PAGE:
Gay History: December 12, 1969: New York’s Continental Baths Raided

On December 12, 1969 just a mere 6 months after the Stonewall riots the NYPD was at it again as it enter the Continental Baths on the UWS of NYC. They arrest three patrons and three employees, charging the patrons with lewd and lascivious acts and the employees with criminal mischief.

Steve Ostrow who opened the Continental Baths the previous year. told The Guardian in 2018 that he and his wife launched the business because of his disappointment with other (Mafia-run) venues he visited. “I had been to a few clubs. But they turned me off. They were dirty … filthy. They treated you like shit.”

The police raid on December 12, 1969, was not an unusual occurrence. In February 1969 the Continental Baths was also raided by th NYPD. Twenty-two patrons were arrested, identified by one undercover towel-clad policeman who identified the men who offered to have sex with him or actually had had sex with him. Steve Ostrow told the ABC in 2013 that the cops raided the venue 200 times in its first year of operation. He explained the police modus operandi — entrapment .

“Homosexuality was illegal. Two men dancing together was illegal. Very good-looking policemen would come in, rent a room, get into a towel, go into the steam room and then wait for someone to touch them. And then, from underneath the towel, out would come handcuffs. Then they’d arrest everybody in the place.”

Steve Ostrow always followed the trucks downtown and bailed everyone out.

Not to worry though everyone. Bette and Barry were not caught up in the raid. They didn’t start until the next year.

1 thought on “Gay History: December 12, 1969: New York’s Continental Baths Raided

  1. I was emancipated from my home of origin when I relocated from Hudson Valley to Stony Brook University in 1976 at the ambitious age of 18. I was drawn to clubs and drugs and being a dancer/stripper/hustler at the Gaiety Male Burlesque Theater in sex-saturated Times Square. Even though I was living an illicit lifestyle, I was infected by my morally conservative parents. I wanted a regular partner to build a proud life, and taking my final bow, I settled in with my 1st BF, set goals to elevate our home, travel, fashion, and cache to enter some of the exclusive uptown clubs and downtown underground clubs. We were reflecting the dedicated code of conduct of my parents, and it was only 1978. We were lovers and a couple with common interests: we danced as many nights as we could, with no interference from other dancers. We never strayed from our relationship for 20 years, which was not exactly the promiscuous sexual activities most men partook pre-AIDS. The Continental Bathhouse was in the basement of an iconic apartment building in the basement of The Ansonia Hotel in New York City. My BF and I had never been to a bath house, but the reputation of the Continental drew us to visit to see it for ourselves. We were timid and bashful as our Youth & Beauty made us the center of attention for the senior regulars.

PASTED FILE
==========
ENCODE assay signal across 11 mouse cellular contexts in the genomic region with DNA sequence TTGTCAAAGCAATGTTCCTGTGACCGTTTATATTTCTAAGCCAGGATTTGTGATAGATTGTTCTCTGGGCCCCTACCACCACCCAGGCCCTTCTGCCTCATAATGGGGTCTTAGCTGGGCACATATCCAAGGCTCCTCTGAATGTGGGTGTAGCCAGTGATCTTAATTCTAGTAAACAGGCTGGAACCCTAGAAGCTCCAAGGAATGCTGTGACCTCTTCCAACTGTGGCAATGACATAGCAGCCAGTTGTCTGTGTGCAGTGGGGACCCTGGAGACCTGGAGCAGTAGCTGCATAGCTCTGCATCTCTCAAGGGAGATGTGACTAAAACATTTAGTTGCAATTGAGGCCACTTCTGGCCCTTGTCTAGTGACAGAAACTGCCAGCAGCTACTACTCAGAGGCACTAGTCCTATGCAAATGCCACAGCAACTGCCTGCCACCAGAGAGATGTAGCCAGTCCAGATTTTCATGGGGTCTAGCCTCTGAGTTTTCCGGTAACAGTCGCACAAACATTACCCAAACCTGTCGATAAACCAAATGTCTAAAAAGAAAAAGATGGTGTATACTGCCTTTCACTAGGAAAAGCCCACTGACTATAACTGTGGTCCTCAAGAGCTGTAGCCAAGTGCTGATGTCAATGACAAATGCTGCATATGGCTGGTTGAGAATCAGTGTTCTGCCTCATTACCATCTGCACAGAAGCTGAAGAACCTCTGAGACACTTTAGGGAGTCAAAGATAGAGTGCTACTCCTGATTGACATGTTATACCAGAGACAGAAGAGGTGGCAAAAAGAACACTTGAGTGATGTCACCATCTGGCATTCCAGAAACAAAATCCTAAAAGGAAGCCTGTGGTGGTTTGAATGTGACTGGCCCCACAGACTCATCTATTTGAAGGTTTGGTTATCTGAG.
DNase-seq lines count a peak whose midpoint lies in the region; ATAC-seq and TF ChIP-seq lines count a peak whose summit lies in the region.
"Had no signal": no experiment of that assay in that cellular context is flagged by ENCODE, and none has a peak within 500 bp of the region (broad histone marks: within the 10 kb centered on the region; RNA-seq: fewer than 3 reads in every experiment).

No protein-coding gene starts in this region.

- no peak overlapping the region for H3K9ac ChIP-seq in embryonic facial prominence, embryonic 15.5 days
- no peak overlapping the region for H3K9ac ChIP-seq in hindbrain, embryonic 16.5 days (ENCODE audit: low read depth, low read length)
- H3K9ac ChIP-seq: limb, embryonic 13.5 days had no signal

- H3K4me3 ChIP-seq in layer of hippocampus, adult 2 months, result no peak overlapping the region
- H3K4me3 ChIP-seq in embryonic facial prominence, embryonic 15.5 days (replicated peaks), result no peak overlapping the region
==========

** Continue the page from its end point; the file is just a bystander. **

Some patrons said they would have 150 sexual encounters in a single visit. Opened a year before the Stonewall riots, the bath was raided by the police about 200 times.
    The owner introduced live DJ mixes (i.e.: Larry Levan) and he then began showcasing live acts which were the launching points for Bette Midler, Barry Manilow, Melissa Manchester, Ellen Greene, Labelle, The Manhattan Transfer, Jane Olivor, Wayland Flowers and Peter Allen. The act most associated with the bath was Midler who was accompanied by Manilow on the piano. Midler debuted her song Friends at the bath and later recorded an album entitled Bathhouse Betty. The performances were open to the public and not just bath patrons. The gay crowd dwindled because they didn’t like the public in the bath and felt they were being gawked at. It re-opened as the straight swingers opened the venue as Plato’s Retreat in 1977. I was too arrogant and bashful for what was the life and death of men gay men. R.I.P. http://www.facebook.com/authorchristopherduquette

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